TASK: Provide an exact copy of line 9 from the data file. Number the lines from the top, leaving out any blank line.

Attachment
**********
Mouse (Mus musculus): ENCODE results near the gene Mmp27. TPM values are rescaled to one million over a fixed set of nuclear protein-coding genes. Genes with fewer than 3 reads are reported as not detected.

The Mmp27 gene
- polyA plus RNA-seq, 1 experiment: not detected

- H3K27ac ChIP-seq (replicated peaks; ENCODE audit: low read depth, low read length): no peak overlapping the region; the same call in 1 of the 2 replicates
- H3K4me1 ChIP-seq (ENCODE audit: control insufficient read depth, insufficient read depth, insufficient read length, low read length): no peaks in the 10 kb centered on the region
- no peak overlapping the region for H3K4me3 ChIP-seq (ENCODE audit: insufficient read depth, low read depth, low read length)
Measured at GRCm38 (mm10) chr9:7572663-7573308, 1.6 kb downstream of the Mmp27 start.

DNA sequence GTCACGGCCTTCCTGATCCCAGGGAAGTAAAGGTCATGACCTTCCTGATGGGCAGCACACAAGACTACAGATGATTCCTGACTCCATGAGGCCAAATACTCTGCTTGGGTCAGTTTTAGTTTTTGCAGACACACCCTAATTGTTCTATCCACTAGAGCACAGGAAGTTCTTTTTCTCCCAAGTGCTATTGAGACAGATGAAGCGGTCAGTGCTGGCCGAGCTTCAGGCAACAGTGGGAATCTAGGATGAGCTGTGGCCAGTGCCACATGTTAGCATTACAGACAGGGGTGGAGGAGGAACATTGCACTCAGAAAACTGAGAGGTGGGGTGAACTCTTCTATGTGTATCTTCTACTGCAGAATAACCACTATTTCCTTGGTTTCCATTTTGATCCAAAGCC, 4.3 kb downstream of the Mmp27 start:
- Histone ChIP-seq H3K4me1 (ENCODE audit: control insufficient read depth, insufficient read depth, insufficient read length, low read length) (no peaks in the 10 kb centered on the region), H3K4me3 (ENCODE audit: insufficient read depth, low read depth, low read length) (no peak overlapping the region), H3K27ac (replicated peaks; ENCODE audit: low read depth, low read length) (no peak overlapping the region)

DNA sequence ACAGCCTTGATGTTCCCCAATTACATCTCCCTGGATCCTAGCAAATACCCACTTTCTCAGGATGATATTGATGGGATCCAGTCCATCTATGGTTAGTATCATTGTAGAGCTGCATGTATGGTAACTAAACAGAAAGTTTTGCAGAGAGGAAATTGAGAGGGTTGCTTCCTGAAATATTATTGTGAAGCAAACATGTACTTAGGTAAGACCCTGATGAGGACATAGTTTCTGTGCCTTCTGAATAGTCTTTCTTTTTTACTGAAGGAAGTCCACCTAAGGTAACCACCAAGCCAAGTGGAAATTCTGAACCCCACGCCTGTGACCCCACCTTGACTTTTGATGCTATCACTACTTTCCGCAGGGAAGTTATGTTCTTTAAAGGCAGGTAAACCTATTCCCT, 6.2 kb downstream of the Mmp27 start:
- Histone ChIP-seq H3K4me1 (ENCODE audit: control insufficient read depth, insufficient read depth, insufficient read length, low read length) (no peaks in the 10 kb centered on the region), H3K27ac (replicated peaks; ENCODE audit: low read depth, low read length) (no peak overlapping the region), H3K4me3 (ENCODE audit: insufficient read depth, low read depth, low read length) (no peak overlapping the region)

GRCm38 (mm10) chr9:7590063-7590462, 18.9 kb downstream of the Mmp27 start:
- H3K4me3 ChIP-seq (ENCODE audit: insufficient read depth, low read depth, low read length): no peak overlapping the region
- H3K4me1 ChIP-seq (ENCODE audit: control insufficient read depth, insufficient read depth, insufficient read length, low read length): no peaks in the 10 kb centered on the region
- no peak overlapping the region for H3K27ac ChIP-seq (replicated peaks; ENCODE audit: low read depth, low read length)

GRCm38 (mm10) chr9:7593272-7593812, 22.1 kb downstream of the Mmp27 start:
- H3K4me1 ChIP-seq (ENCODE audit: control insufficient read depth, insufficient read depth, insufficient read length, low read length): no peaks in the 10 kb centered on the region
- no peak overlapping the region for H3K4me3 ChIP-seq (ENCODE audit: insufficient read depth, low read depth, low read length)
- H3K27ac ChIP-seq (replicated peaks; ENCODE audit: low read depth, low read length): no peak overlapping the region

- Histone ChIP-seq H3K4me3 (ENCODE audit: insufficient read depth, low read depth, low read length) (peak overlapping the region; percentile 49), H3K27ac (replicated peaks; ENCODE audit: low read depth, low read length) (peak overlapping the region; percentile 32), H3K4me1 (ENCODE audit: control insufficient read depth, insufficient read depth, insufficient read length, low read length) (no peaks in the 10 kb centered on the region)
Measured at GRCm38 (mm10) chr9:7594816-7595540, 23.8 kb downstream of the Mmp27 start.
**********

- Histone ChIP-seq H3K4me1 (ENCODE audit: control insufficient read depth, insufficient read depth, insufficient read length, low read length) (no peaks in the 10 kb centered on the region), H3K4me3 (ENCODE audit: insufficient read depth, low read depth, low read length) (no peak overlapping the region), H3K27ac (replicated peaks; ENCODE audit: low read depth, low read length) (no peak overlapping the region)